Kaitlyn’s School of Thought: The double standards for dress codes

Students are treated differently depending on what their body looks like


Kaitlyn Edwards

In her weekly column, Kaitlyn’s School of Thought, Norse Notes’ Kaitlyn Edwards shares her opinions surrounding all topics about being a high school student and academic issues.

The first time I was dress coded was during lunch in fourth grade. My male principal believed that I showed off too much skin while I wore a Hello Kitty tank top in the sweltering California heat at the end of summer. I was nine years old, and was already self conscious about my body because I was an early bloomer. Luckily, I had a friend who allowed me to wear the jacket she brought for the cool early morning, so I did not have to go up to the office. All throughout recess, sweat dripped down my face and the rest of my body more than usual because of the heavy fabric that I had to wear in order to not get in trouble.

I wasn’t as lucky when it occurred again in fifth grade. During physical education, I was sent up to the office once again because I wore shorts and a tank top during the hot days of summer. I was discriminated against and told to cover up my natural body with features that most of my friends didn’t receive until middle school. In tears, I was forced to call my father to bring me a change of clothes that would cover my body more than my peers. I lost valuable class time, was humiliated by my teachers who did this in front of the entirety of my class. 

My mother, my feminist champion, went to my school and stood up for me, telling them that I was treated differently than my peers solely because my body was more developed than the average fifth grader. After my mother asked my teacher why I was dress coded, she was told that it was because another student’s father thought I was “too provocative.” Instead of telling that father that he should not be looking at a child as an object, my school told me that I was the problem, that I did something wrong.

Young girls should not be sexualized because their bodies are developing no matter what age puberty starts. Adults should never look at children sexually because it is pedophilia. Perhaps instead of telling girls to change themselves in order to make grown men feel comfortable, schools should recognize that sexual harassment of a child is unacceptable.

Because of the continued dress codings that occurred throughout my school years, my confidence and mental health diminished. I covered up my body in pants and a hoodie everyday because I couldn’t stand how my body looked. Instead of teachers and administrators bringing me down, I brought myself down. I didn’t need any adults to help me feel worse about myself.

If I had been less developed in certain areas of my body, I likely would not have been dress coded because I would have been average and “less distracting.” I was aware that I looked different than other girls my age because I was stared at by my teachers, other students, and even the people I passed by in a grocery store. I wore the same clothes as many of my classmates, but because I had a mature body, I was told that I was a problem. Although it was never explicitly said like that, that is always how it felt.

These experiences are common for girls nationwide. From yoga pants being too tight to shorts that must go longer than the fingertips to tank tops needing to have a two finger width on the straps, dress codes discriminate against and damage girls for years, causing many to feel that their body is supposed to be covered to ensure they do not upset other students, particularly males, teachers, or other students’ fathers. Because of the young age that this starts at, it becomes ingrained in minds that discrimination against female students is acceptable.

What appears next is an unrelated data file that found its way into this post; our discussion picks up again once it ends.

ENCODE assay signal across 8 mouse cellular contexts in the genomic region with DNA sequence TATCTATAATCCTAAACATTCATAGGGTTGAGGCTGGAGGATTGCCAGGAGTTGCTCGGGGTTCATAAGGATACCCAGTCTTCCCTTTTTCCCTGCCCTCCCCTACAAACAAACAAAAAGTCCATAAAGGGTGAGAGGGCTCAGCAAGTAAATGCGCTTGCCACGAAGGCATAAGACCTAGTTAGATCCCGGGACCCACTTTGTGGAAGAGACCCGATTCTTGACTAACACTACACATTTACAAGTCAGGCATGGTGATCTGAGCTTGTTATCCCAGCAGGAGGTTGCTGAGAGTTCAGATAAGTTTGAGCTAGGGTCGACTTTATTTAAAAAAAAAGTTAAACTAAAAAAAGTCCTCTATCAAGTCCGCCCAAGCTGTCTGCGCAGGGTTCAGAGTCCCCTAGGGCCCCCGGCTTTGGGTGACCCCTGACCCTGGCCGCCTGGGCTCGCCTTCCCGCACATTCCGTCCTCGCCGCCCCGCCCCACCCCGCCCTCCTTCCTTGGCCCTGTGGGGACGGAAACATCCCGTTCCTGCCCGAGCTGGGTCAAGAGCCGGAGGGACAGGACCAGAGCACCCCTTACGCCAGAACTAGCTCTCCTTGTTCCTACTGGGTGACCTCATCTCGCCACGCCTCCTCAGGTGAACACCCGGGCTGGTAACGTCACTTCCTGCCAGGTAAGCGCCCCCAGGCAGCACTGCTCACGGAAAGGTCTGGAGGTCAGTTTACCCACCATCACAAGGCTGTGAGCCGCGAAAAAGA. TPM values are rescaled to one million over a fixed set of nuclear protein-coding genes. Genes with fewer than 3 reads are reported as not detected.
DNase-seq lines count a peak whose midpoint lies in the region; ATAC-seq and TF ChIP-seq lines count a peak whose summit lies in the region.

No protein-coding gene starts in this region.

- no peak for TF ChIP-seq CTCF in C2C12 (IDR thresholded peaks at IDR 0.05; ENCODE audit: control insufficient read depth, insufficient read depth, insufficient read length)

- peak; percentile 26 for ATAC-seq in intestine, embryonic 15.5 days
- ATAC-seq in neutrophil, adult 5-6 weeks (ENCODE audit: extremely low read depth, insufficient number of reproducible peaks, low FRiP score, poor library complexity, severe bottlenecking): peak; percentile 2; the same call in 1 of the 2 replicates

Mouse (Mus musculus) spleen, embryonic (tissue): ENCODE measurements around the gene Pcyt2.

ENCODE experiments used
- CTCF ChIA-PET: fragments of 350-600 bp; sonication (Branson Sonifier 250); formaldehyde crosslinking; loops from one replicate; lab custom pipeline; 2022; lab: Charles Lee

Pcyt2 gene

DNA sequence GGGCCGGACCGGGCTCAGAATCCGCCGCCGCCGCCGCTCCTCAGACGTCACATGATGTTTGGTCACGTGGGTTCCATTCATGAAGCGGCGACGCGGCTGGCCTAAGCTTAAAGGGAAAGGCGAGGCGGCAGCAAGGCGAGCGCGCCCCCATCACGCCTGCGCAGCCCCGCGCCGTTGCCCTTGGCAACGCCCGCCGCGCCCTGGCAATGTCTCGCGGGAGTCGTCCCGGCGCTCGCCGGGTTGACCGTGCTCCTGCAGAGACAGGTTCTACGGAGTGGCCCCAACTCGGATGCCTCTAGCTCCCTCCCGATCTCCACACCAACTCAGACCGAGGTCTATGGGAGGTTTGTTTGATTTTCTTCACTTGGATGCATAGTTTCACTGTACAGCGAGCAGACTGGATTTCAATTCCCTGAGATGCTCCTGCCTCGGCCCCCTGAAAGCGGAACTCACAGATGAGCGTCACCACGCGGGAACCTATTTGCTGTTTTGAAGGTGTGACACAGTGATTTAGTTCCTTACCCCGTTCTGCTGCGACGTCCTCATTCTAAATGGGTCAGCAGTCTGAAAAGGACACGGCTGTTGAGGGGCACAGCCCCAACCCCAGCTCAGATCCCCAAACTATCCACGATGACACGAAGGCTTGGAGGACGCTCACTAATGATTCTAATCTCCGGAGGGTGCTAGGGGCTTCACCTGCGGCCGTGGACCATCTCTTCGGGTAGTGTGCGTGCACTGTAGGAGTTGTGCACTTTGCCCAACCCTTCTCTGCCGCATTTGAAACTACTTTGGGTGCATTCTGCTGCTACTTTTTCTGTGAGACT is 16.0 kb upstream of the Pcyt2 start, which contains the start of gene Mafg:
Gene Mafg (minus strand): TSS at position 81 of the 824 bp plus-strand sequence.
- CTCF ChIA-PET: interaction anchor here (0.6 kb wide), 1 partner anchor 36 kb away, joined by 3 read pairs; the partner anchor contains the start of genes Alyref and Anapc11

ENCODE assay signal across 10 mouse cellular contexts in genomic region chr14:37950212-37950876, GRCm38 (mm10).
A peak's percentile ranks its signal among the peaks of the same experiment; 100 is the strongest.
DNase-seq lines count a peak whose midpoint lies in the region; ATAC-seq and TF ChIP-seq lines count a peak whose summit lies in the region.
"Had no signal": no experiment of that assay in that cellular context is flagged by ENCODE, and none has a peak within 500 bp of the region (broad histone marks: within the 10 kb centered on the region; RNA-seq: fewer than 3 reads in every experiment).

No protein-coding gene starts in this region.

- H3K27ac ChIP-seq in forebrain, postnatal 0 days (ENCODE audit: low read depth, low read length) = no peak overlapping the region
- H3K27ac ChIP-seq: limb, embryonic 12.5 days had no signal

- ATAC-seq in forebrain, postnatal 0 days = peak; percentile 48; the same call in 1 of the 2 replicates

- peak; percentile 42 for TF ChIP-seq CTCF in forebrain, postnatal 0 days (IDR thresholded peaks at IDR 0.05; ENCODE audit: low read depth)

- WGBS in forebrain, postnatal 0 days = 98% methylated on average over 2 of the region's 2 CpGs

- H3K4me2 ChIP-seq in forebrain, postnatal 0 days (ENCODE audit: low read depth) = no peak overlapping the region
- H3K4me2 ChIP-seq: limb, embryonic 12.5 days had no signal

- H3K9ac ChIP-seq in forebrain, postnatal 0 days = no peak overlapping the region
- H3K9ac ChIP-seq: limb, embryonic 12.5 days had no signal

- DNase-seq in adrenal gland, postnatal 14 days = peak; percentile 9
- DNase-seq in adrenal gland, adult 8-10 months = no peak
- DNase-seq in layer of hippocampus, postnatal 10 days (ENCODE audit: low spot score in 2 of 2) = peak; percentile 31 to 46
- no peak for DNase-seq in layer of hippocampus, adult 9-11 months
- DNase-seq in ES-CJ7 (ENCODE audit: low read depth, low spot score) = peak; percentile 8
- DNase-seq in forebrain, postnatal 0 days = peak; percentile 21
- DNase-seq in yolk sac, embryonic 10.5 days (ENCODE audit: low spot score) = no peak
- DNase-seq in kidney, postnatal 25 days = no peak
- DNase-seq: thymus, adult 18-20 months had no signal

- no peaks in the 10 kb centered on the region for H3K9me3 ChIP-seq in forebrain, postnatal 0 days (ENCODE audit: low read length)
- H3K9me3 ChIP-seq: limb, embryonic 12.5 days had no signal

If you look at a dress code for a public school in the United States, you will likely notice that the majority of dress code guidelines are directed towards female students. Additionally, of the students that get dress coded, the majority are female. By implementing harsh dress code guidelines for students to follow, students are forced to leave their classrooms more often to change the clothes that they are wearing, causing students to lose precious class time.

Not only are these guidelines damaging for female students, they are detrimental to male students. Boys are taught that the girls around them should change to make them feel comfortable, that their education is more important than their female counterparts. Dress coding girls for showing off their shoulders or too much of their legs teaches boys that a female body is just a distraction for them, an object designed for their pleasure. 

In the real world, a woman is not going to change the way that she dresses just to make others feel comfortable. If a man sees a woman’s shoulders or the tight clothing that she wears, he cannot ask her to change her clothing to fit his needs more. Why are we discriminating against young girls and young women for showing their shoulders or their legs then?

Schools across the nation need to reevaluate their dress codes and realize what is important: making all students feel comfortable by allowing female students to continue their regular education instead of spending time in the administration offices trying to change their clothes to make others feel comfortable. 

Empower young girls by not teaching them that their bodies are sexual because what happens during childhood can affect their minds forever. Body shaming young girls can impact their mental health by causing them to believe that they are worthless and less than their male classmates.